A favourite composer of J.S. Bach's, the harpsichord oeuvre of Georg Böhm (1661-1733), dating most probably from the last years of the 17th century, remains little known and this is the first complete recording of his suites. There is variety and individuality and the exhumation is amply warranted.
The Prelude, Fugue & Postlude is an arresting starter; the Prelude unique and hypnotic, with a single bass note mercilessly repeated under changing harmony, the whole work finishing with a grand Adagio - "the poet speaks, the moral of the story", says Mitzi Meyerson in an illuminating interview. A magnum opus, 8 mins duration; a precursor of Franck's triptychs, one might think.
The suites mostly have four short movements, a prelude or allemande, courante, sarabande and gigue, with some variants. They encompass a range of national styles, a prelude like Froberger's, suites indistinguishable from Buxtehude's, a large suite in the French style with Ouverture and a Chaconne to end. On the two discs the suites are organised for listening pleasure, with "neighbour keys you could listen to without being shocked". Mitzi Meyerson is particularly taken with some elusive pieces which are "more descriptions of harmony as opposed to melody with accompaniment", seemingly improvisational music with a "dreamy stream-of-consciousness" feeling, but actually notated strictly.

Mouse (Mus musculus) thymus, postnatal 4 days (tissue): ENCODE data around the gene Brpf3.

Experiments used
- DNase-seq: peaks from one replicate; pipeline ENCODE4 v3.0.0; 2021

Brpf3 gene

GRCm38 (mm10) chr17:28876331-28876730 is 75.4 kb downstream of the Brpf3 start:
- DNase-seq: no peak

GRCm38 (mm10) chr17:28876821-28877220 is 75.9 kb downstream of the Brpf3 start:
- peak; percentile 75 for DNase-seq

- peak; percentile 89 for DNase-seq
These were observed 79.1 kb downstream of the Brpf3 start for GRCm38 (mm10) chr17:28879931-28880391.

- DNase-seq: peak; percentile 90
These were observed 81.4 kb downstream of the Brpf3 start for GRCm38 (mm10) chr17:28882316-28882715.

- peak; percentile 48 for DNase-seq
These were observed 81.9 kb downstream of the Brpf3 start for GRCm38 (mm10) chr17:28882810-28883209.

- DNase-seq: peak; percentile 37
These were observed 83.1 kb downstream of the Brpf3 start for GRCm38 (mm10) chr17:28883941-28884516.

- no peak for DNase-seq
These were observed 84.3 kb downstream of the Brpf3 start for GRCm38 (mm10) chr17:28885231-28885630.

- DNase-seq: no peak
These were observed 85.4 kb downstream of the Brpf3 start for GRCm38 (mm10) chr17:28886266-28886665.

Mitzi Meyerson displays an extraordinary sensitivity to the nuances possible from a fine harpsichord (a Keith Hill copy of a Taskin instrument in Edinburgh) and she explains the many things involved in achieving colour and dynamic variety from plucked strings.
Sympathetically recorded in Berlin, March 2003, the production is lavish, with a second booklet containing notes on Georg Böhm's life and works, and full track listing to help radio programmers! Recommended.
Copyright © 2004, Peter Grahame Woolf